Bush Will Be This Century's Herbert Hoover...Unless the Dems Select the Clintons

Herbert Hoover presided over the Great Depression, did nothing, and was invoked by Democrats for 50 years as the "brand" of the Republican Party. It worked.

George W. Bush believes he will be Harry Truman, unappreciated in his own time, but seen to be great as history unfolds. As I wrote in, "I Knew Harry Truman, Harry Truman Was a Friend of Mine, and George W., You Are No Harry Truman" (February 9, 2007), Bush was and remains tragically delusional.

Instead, Bush will be a modern-day Hoover; Katrina will be his "Hoovervilles". He will be invoked by Democrats as the brand of the Republican party for at least 20 years, as the policies he has pursued (militarism yielding terrorism; gaping deficits ceding economic power to China and others; spread-eagling the differential between the wealthy and the poor; and, on and on) cause continuing damage to our country.

Moreover, the Republicans really do not know who they are, as the unnatural, unholy alliance of social conservatism, unregulated free market capitalism and militarist national defense splits asunder. Thus, a disunited, dispirited Republican party is in the offing.

Unless, that is, the Democrats select the Clintons again. Without remotely trying to suggest it is justified, the one unargued truth of American politics is that the Clintons unite Republicans for reasons that range from irrational to psychotic. The notion promoted by Bill Clinton that Hillary's delivering earmarks to upstate New York Republican districts, that resulted in her winning many of those districts, somehow has muted or mollified the anti-Clinton feeling among Republicans is as delusional as George Bush's idea that he will become as revered and respected as Harry Truman.

As Democrats go to the polls over the coming weeks, they might consider this: after all the damage and all the carnage caused by the disastrous policies and arrogant belief system of George W Bush and his cronies, the only saving grace is that he paves the way for a progressive revival, and consider whether they are willing to give that up, as they surely will, if the Clintons are selected to return to the White House.

This is not to say that the Clintons might not be elected. Their electoral skills are prodigious. Nor is it to suggest that they would not pursue more-or-less the same policies as Obama or Edwards. The policy differences among them are small, and exaggerated for campaign purposes. The question, though, is whether Republicans in the Senate (if they, as they are likely to do, hold 41 seats) will be allowed by their base to make any compromise with the Clintons to enable them to show "success".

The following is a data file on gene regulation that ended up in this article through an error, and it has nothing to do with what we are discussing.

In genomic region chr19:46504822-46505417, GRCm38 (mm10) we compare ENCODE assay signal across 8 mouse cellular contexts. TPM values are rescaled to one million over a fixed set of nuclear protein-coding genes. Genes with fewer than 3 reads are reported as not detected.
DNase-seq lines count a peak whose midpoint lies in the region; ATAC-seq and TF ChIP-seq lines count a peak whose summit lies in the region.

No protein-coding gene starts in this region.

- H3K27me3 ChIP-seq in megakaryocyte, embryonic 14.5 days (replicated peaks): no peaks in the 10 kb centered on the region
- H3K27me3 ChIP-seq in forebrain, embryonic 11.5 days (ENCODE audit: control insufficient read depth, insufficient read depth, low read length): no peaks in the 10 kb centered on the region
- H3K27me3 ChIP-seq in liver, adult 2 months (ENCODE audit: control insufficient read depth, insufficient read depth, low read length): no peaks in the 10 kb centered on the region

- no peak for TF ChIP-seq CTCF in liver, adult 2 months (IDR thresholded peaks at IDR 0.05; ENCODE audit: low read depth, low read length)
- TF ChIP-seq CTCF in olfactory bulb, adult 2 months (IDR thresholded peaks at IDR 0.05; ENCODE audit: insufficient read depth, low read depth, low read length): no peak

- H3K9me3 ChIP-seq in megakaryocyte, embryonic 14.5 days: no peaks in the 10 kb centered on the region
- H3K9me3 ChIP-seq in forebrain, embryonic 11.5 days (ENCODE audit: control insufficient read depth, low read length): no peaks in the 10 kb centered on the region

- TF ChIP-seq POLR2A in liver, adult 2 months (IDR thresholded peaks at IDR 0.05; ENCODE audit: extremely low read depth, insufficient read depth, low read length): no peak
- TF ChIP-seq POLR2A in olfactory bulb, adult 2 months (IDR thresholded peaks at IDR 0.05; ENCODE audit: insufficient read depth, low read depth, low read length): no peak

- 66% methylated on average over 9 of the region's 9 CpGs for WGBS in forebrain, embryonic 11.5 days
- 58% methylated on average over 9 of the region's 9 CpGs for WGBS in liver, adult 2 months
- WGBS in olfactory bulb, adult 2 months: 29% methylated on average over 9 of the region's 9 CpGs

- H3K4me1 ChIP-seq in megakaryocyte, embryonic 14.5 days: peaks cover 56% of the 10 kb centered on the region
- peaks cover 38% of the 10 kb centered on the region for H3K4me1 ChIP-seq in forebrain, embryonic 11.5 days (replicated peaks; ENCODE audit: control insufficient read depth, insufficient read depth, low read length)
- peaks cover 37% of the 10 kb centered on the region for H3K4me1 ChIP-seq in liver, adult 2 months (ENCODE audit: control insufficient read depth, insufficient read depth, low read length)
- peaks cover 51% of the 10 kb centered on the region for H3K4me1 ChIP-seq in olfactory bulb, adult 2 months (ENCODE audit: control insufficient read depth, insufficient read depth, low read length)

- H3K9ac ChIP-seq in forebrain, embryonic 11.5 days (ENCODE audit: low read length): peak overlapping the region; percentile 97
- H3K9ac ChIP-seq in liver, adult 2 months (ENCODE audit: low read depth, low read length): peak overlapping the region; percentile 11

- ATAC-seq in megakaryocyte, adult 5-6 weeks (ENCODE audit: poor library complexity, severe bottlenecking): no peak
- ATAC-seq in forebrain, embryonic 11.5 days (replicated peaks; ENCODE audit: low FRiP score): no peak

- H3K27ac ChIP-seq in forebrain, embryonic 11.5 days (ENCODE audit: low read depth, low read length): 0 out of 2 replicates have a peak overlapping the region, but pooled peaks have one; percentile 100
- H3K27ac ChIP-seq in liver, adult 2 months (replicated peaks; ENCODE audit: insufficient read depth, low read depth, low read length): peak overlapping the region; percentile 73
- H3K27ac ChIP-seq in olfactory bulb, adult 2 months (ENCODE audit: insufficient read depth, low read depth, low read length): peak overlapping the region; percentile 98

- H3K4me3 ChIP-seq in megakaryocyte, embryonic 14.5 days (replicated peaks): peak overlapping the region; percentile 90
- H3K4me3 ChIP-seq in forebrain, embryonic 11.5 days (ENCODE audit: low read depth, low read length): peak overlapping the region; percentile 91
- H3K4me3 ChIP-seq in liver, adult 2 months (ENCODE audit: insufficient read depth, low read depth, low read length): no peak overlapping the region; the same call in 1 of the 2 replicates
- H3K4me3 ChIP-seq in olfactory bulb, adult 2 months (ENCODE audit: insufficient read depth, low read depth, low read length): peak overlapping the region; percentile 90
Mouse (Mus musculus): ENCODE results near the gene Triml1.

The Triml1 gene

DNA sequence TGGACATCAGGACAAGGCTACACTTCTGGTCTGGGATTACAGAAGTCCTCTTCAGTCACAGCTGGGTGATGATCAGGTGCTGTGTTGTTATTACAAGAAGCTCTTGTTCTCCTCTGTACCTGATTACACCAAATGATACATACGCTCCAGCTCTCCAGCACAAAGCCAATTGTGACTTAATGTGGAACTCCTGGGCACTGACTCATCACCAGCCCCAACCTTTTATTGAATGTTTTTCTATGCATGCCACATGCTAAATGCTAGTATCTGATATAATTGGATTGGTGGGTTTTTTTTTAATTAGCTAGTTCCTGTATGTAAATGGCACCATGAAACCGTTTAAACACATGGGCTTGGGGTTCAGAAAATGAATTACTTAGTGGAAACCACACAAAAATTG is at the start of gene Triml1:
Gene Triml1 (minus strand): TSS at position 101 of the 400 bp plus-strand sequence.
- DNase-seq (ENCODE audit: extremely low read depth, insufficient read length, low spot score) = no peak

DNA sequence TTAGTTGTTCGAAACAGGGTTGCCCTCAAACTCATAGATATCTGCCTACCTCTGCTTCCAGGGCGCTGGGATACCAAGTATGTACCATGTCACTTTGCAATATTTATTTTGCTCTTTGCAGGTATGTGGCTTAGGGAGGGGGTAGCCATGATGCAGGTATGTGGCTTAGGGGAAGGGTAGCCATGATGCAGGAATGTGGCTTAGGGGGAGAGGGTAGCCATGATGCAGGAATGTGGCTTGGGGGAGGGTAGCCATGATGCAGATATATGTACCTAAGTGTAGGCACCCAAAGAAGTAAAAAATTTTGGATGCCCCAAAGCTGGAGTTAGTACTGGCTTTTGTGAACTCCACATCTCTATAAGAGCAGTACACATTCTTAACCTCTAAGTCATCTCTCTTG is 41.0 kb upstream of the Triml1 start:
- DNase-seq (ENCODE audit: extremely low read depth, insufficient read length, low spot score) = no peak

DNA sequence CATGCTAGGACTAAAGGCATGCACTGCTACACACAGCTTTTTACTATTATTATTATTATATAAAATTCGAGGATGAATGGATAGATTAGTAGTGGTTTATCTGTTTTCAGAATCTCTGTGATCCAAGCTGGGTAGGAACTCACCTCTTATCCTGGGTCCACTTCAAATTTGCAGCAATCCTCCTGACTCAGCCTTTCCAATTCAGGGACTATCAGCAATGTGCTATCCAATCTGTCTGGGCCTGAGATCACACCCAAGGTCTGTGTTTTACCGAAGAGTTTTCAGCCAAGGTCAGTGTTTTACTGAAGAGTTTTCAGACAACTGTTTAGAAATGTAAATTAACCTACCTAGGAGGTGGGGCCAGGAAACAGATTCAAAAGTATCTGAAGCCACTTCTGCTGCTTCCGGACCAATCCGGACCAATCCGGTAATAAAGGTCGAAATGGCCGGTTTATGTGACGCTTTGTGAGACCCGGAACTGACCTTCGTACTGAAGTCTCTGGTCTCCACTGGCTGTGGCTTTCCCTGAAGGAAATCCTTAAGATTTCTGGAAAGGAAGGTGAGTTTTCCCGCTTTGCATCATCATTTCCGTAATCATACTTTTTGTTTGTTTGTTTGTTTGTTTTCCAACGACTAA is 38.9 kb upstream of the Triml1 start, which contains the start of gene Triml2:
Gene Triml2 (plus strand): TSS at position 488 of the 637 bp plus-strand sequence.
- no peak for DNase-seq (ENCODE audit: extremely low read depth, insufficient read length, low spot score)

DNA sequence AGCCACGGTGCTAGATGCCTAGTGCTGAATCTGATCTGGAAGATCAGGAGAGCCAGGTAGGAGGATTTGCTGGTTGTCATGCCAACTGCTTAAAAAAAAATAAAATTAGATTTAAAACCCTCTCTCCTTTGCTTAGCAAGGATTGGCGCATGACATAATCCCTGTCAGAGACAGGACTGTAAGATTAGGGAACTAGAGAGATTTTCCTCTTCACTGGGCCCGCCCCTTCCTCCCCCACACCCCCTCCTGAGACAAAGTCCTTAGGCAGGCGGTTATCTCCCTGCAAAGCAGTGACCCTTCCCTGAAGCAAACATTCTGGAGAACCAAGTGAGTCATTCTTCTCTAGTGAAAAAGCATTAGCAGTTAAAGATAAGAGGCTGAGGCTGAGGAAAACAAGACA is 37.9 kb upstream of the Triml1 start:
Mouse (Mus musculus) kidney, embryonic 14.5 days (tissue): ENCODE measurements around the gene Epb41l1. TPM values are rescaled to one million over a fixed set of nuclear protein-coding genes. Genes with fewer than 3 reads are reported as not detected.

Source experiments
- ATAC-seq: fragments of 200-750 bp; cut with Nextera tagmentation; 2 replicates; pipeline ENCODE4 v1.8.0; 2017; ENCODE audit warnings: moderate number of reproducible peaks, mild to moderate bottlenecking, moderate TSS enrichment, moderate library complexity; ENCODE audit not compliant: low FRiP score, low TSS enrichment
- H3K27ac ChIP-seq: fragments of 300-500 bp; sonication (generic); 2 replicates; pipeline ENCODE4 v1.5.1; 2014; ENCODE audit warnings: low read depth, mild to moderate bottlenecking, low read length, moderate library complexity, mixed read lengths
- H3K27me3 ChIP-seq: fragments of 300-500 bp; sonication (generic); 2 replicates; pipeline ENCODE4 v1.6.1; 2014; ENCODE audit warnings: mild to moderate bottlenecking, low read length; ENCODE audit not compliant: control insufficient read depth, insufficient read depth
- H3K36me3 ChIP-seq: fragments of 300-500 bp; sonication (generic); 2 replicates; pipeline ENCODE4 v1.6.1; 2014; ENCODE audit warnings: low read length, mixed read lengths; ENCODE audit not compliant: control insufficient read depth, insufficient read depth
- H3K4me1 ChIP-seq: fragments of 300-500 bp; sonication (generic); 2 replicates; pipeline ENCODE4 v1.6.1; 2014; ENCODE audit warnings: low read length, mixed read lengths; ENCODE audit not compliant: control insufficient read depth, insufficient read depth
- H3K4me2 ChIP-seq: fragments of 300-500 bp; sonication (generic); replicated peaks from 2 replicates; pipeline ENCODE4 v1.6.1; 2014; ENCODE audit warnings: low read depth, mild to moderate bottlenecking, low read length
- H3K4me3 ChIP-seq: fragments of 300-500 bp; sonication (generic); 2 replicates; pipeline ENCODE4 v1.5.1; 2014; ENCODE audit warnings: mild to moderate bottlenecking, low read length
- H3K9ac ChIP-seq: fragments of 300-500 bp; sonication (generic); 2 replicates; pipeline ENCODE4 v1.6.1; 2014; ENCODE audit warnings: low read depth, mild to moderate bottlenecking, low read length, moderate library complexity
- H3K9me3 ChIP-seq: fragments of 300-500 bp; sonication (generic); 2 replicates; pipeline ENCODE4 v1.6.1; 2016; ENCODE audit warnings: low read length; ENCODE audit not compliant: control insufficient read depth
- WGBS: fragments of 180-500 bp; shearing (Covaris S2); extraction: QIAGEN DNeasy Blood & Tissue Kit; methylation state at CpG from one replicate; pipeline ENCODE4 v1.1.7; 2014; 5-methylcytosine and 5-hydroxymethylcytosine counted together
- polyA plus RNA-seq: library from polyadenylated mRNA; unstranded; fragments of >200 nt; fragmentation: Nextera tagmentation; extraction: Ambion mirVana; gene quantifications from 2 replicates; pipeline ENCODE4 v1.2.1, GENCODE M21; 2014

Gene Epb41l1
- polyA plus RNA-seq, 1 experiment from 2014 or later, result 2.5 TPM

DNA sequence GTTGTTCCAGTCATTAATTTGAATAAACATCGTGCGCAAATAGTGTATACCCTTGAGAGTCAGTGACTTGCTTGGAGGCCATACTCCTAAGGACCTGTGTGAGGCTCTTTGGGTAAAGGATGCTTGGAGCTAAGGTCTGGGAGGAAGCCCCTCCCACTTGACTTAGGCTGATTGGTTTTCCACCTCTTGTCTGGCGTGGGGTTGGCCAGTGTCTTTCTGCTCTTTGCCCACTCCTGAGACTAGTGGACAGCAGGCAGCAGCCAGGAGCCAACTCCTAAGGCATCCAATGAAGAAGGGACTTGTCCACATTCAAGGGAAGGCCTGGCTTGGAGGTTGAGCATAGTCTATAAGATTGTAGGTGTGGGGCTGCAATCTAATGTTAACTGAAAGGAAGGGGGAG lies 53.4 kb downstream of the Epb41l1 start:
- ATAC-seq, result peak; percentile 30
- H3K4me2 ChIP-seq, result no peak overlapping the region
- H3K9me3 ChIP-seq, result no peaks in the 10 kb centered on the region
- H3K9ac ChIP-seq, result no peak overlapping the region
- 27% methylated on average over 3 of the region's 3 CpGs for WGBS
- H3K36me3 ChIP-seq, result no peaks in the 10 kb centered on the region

Moreover, while Obama has the chance -- not the certainty -- of transcending the divisions of the past, and creating a new majority consensus from the detritus of the Republican party, selecting the Clintons is a virtual guarantee of the return and sharpening of those divisions. Again, irrational or even psychotic, but a toxin flows in the blood of the body politic.

It might be satisfying to select the Clintons as an "in-your-face" statement to the radical righties. But, Democrats need to consider whether that feel-good statement compensates for 20 years of a vanquished right-wing that selecting the Clintons will reinvigorate.

With the truly experienced candidates -- Bill Richardson and Joe Biden -- out of the race, and the policy differences among the candidates small, the big issues are authenticity, personal connection, electability and, as this suggests, the impact of the selection of candidates on the overall electorate.

A party that wants to take the only positive contribution of the Bush Presidency, the dissolution of the Republican coalition, and employ that to create a new progressive era, ought to consider carefully before it jettisons that opportunity.